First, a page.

Fred Zeidman, an RJC board member who in 2012 backed Romney, is close to Perry and has longstanding ties to the Bush family but has yet to announce a favored candidate for 2016.

“You’ve got the folks that again have long-term relationships that need to maintain them, but for the most part I think everyone is still keeping their powder dry,” said Zeidman, a Houston-area lawyer and businessman.

Some donors may be waiting to see who will win the support of Sheldon Adelson, the casino magnate and the most influential member of the RJC board. Adelson, who has proved wiling to dump tens of millions of dollars into a race, has been both kingmaker and spoiler in previous elections.

Adelson’s spokesman, Ron Reese, said the businessman was still looking into all the candidates and that it was too early to tell whom he would support.

In 2012 he bankrolled Newt Gingrich, the former U.S. House of Representatives speaker, to the tune of $15 million, wounding Romney’s bid to clinch the nomination early. When Gingrich dropped out, Adelson switched his allegiance to Romney.

Longtime RJC board member and Florida-based attorney Joel Hoppenstein said that Obama’s response to the recent terrorist attacks in Paris — he did not attend a unity rally alongside other world leaders — shows the difference between the Obama administration and the candidate he believes the GOP needs to put forward.

“That’s the most recent litmus test if you will,” Hoppenstein said. “That shouldn’t be something that you have to think about. It should just come instinctively. That’s the kind of candidate I’m looking for, who knows instinctively to do the right thing vis-a-vis Israel or Jewish issues on a global scale.”

Hoppenstein said he was backing Jeb Bush.

“Having lived in Florida for about 15 years now, I’ve gotten to observe Jeb Bush at pretty close quarters, when he was governor and in private as a private citizen,” Hoppenstein said. “And he has an instinctive feel for Jewish issues. He has a lot of Jewish friends. He’s very comfortable around Jewish people on a personal level.”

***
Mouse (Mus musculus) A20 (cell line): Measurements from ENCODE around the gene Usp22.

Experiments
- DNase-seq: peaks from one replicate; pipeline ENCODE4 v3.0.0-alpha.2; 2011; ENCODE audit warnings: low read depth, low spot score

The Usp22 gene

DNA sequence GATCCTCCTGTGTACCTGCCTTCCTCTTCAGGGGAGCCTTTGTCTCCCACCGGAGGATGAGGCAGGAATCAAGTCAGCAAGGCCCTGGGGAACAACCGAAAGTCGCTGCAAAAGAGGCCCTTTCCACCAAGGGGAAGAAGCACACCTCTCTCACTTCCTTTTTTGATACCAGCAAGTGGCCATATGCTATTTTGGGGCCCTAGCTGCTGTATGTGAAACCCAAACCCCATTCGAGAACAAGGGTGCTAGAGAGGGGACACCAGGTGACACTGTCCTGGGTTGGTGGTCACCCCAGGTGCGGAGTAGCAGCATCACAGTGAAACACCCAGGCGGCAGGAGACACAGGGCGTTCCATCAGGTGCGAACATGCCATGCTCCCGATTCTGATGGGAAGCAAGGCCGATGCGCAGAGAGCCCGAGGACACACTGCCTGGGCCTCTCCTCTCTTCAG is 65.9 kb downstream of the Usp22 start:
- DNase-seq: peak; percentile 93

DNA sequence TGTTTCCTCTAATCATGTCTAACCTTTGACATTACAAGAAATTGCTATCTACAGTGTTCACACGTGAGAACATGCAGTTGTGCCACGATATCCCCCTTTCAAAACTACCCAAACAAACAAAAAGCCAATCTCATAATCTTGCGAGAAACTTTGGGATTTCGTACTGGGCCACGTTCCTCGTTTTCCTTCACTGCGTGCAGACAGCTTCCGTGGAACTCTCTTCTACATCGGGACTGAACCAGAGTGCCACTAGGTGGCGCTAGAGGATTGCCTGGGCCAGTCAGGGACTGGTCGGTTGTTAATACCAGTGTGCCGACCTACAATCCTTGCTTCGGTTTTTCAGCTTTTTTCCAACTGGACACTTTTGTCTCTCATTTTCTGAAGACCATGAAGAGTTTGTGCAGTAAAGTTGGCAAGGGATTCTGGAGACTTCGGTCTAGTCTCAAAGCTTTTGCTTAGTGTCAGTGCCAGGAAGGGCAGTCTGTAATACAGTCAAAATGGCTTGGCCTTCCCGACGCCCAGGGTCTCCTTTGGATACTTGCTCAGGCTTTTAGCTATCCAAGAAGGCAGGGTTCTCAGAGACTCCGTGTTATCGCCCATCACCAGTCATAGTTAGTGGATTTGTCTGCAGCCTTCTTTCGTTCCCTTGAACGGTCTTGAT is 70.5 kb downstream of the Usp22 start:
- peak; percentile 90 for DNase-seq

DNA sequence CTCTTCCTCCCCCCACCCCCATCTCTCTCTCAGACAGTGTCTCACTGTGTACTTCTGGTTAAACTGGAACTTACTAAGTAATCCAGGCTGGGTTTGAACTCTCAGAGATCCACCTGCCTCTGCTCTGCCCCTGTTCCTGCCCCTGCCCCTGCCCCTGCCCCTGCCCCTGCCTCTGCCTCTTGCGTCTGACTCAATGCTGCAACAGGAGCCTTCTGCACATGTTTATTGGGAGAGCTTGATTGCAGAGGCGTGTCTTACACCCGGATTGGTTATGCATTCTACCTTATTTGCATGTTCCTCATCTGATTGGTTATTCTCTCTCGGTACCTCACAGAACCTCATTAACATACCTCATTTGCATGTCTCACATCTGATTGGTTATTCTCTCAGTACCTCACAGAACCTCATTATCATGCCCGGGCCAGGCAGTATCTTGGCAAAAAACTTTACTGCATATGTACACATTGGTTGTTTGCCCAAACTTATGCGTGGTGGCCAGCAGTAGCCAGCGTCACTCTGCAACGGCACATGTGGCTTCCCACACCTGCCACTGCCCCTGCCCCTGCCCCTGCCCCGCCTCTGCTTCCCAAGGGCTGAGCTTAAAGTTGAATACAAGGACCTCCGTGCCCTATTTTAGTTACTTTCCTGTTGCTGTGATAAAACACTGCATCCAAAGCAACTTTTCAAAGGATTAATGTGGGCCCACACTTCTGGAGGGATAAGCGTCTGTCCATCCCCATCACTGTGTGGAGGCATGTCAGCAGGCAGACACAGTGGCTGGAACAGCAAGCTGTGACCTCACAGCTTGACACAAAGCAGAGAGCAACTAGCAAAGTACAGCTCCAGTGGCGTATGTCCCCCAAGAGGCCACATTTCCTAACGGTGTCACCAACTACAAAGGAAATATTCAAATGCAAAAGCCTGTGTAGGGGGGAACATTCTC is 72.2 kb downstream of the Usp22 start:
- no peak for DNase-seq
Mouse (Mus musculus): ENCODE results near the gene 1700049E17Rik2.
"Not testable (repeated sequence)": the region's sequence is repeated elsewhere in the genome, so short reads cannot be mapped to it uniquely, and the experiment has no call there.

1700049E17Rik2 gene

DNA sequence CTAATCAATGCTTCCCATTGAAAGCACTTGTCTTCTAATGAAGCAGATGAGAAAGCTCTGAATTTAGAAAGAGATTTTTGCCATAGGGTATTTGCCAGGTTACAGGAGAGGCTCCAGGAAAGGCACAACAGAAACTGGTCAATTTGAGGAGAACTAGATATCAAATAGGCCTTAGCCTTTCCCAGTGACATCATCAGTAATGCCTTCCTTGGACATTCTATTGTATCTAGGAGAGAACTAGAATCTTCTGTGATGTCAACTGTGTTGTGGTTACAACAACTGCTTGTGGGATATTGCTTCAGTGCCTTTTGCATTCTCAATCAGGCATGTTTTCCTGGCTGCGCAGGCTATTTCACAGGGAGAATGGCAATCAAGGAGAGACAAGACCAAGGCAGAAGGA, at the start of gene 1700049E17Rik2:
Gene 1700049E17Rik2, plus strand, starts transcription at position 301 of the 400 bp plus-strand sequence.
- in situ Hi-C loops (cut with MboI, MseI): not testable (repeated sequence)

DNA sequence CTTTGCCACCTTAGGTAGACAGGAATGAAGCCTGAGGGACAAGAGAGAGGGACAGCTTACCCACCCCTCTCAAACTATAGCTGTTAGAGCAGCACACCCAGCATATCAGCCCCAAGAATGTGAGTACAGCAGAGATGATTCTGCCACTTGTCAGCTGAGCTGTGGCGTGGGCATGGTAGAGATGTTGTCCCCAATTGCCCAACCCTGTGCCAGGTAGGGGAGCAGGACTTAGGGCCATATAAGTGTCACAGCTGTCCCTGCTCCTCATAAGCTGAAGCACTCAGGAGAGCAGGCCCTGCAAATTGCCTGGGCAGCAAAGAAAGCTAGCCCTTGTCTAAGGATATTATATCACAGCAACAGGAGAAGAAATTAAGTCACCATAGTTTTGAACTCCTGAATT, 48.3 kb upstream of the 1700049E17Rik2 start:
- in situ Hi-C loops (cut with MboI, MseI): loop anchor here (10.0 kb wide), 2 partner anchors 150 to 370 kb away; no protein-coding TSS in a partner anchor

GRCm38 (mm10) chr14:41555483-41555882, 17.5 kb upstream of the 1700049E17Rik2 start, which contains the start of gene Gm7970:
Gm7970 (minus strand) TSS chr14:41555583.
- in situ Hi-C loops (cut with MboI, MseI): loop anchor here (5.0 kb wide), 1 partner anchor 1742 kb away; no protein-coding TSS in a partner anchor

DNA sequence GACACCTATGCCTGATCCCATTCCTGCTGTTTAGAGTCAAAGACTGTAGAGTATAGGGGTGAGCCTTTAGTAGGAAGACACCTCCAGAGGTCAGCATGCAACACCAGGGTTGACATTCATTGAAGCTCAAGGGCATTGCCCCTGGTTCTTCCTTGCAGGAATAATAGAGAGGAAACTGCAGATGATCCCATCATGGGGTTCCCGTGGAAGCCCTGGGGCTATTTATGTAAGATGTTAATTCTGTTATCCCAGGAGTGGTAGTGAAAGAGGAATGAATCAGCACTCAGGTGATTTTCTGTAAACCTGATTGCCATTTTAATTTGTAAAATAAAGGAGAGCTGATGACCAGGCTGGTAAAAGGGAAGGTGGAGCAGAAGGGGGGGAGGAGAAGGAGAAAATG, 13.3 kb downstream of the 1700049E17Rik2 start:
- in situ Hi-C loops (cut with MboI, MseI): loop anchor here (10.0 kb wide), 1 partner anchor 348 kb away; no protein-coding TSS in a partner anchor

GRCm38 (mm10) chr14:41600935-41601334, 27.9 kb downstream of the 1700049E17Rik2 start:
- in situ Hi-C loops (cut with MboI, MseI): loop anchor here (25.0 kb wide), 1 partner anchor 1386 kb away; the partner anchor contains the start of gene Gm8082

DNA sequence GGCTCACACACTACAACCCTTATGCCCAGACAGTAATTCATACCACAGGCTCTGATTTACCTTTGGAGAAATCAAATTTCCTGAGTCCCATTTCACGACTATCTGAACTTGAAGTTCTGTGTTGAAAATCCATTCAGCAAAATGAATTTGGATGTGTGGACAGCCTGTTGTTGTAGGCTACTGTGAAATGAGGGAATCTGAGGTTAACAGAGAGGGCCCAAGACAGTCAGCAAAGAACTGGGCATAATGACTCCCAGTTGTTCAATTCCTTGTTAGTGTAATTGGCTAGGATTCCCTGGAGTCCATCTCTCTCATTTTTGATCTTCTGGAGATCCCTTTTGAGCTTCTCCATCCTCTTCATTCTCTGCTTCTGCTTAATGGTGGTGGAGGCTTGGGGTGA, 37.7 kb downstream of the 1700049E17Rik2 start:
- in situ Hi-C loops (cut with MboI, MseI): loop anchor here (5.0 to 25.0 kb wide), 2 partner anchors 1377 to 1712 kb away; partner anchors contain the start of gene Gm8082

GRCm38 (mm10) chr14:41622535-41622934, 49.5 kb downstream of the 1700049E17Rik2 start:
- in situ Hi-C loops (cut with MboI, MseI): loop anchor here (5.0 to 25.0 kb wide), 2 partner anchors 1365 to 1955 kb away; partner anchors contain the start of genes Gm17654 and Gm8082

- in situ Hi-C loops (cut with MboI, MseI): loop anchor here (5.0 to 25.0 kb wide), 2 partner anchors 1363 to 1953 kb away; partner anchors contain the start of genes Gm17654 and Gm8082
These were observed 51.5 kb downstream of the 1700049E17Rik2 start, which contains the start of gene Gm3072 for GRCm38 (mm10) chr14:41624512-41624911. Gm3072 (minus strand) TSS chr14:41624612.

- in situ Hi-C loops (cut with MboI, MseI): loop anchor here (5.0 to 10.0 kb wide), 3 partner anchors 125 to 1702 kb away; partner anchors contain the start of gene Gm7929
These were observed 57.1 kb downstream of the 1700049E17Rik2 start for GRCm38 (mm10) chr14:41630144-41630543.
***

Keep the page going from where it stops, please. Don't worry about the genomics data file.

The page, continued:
Hoppenstein, also a member of the RJC board, said that as governor, Bush “was very involved in establishing ties between Israel and the state of Florida.”

Few of the major donors appear to be considering Kentucky Sen. Rand Paul, who is also expected to announce, despite Paul’s recent bid to claim a pro-Israel leadership mantle with his bill to defund the Palestinian Authority for joining the International Criminal Court, as well as his courting of RJC leaders and his attendance at their events.

According to Erlbaum, few Jewish Republicans feel they are ready to put their trust in Paul, who until recently espoused a strict noninterventionist foreign policy similar to his father, former Texas Rep. Ron Paul.

Bill Schneider, a professor of public and international affairs and public policy at George Mason University, said Paul was trying to distance himself from his father’s isolationism.“Rand Paul has been backtracking for months now in expectation of a possible run for president to make himself acceptable to the Republican Party establishment on foreign policy,” Schneider said.

“Nobody likes a shape shifter,” he said. “If he looks like a likely Republican nominee, frankly, I think he’d split the Republican Party wide open.”